Sivier said: “Some of [the 10,600] people may have died because of their conditions but evidence that has become available since suggests that many died due to the stress of constant reassessment by an unsympathetic government department that was determined to clear as many people off its books as possible, no matter what the health risks might be.”
DWP can still appeal to the information rights tribunal, but if it chooses not to do so it will have only about a month to produce the figures.
John McArdle, co-founder of the grassroots campaigning organisation Black Triangle, said he believed the updated statistics would prove vital.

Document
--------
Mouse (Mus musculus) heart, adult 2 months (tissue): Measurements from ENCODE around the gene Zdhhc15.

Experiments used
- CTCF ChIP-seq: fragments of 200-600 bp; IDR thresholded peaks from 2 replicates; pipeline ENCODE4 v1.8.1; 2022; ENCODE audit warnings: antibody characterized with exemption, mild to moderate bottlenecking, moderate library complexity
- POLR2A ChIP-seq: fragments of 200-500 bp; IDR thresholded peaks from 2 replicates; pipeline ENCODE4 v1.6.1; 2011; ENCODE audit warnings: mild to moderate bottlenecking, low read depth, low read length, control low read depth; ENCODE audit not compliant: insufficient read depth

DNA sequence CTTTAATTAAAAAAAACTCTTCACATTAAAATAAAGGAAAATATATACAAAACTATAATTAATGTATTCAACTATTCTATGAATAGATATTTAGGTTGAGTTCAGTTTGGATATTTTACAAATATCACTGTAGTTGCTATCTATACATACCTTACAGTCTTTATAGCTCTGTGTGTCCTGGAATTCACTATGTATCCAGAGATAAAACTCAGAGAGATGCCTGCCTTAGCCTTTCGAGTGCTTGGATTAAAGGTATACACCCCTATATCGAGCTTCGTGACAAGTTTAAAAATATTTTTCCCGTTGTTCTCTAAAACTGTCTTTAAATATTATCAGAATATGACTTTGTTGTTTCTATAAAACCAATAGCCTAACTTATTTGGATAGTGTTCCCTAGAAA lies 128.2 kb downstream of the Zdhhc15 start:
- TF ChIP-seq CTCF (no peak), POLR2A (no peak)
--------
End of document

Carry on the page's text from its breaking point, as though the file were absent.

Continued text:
He said: “I believe that these figures are going to show the devastating impact that government policy has had on mortality.
“When the truth comes out about the devastation that this has caused, the whole of society will be absolutely appalled.”
He said he believed the figures could go some way towards waking society up to this “devastation”, and that the government’s welfare reforms over the last five years had shown a “reckless disregard for human life”.
McArdle said DWP’s refusal to publish the figures demonstrated that “the general public are not being given the information they need to make an informed decision on the future of our country”.
He pointed to a letter from nearly 100 senior public health professionals, published in the Guardian this week, which highlights “the damage that the coalition government’s policies have done to the health of the British people”.